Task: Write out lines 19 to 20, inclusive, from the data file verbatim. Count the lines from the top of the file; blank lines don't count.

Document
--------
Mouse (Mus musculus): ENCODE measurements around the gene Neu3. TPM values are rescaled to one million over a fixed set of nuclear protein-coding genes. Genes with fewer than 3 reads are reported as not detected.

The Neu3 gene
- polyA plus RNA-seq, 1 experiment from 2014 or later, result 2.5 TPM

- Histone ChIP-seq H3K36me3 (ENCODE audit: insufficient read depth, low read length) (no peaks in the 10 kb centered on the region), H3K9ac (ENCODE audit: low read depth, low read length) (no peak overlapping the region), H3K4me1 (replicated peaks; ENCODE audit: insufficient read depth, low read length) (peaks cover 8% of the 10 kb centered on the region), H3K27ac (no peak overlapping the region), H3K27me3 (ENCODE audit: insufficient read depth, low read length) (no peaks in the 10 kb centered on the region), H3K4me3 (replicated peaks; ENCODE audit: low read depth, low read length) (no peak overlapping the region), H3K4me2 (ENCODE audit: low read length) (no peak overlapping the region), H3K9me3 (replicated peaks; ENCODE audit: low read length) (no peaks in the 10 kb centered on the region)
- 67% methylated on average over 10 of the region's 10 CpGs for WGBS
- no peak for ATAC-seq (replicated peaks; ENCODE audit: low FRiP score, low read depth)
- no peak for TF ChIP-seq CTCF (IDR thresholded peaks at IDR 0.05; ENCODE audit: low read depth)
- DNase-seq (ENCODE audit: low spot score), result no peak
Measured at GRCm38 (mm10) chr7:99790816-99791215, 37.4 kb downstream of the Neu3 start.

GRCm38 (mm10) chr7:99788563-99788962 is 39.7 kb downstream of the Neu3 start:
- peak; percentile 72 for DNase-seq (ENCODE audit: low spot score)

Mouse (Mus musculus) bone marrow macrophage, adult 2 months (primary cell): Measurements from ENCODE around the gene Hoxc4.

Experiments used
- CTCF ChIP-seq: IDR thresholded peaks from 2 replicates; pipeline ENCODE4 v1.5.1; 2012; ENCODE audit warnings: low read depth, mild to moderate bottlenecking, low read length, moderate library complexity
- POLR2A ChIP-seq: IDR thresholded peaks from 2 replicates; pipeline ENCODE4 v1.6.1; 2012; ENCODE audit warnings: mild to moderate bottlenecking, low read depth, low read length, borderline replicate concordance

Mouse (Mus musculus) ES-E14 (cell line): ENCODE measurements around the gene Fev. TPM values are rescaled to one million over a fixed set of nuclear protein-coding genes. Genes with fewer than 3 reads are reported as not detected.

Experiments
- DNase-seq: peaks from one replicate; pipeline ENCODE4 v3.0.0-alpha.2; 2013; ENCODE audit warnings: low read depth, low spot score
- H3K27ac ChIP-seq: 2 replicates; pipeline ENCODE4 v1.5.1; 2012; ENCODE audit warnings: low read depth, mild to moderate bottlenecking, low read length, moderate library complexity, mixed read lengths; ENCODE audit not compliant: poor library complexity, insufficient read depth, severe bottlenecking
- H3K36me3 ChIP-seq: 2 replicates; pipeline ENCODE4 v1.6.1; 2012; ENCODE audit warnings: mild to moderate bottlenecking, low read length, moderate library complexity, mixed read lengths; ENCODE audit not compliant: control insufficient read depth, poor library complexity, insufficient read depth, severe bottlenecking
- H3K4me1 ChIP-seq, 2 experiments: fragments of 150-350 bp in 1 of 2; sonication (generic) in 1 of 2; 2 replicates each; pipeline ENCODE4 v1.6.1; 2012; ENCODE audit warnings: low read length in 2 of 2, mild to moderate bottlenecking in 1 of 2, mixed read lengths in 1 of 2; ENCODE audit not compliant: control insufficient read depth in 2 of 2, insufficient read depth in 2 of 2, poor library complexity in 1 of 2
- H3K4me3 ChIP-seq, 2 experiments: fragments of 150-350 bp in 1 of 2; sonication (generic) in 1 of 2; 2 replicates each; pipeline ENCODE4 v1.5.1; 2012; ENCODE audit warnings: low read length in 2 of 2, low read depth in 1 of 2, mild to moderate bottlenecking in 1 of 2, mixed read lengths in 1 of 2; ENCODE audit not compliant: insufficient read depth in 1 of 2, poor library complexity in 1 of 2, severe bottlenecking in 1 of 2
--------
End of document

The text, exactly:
- H3K27ac ChIP-seq: 2 replicates; pipeline ENCODE4 v1.5.1; 2012; ENCODE audit warnings: low read depth, mild to moderate bottlenecking, low read length, moderate library complexity, mixed read lengths; ENCODE audit not compliant: poor library complexity, insufficient read depth, severe bottlenecking
- H3K36me3 ChIP-seq: 2 replicates; pipeline ENCODE4 v1.6.1; 2012; ENCODE audit warnings: mild to moderate bottlenecking, low read length, moderate library complexity, mixed read lengths; ENCODE audit not compliant: control insufficient read depth, poor library complexity, insufficient read depth, severe bottlenecking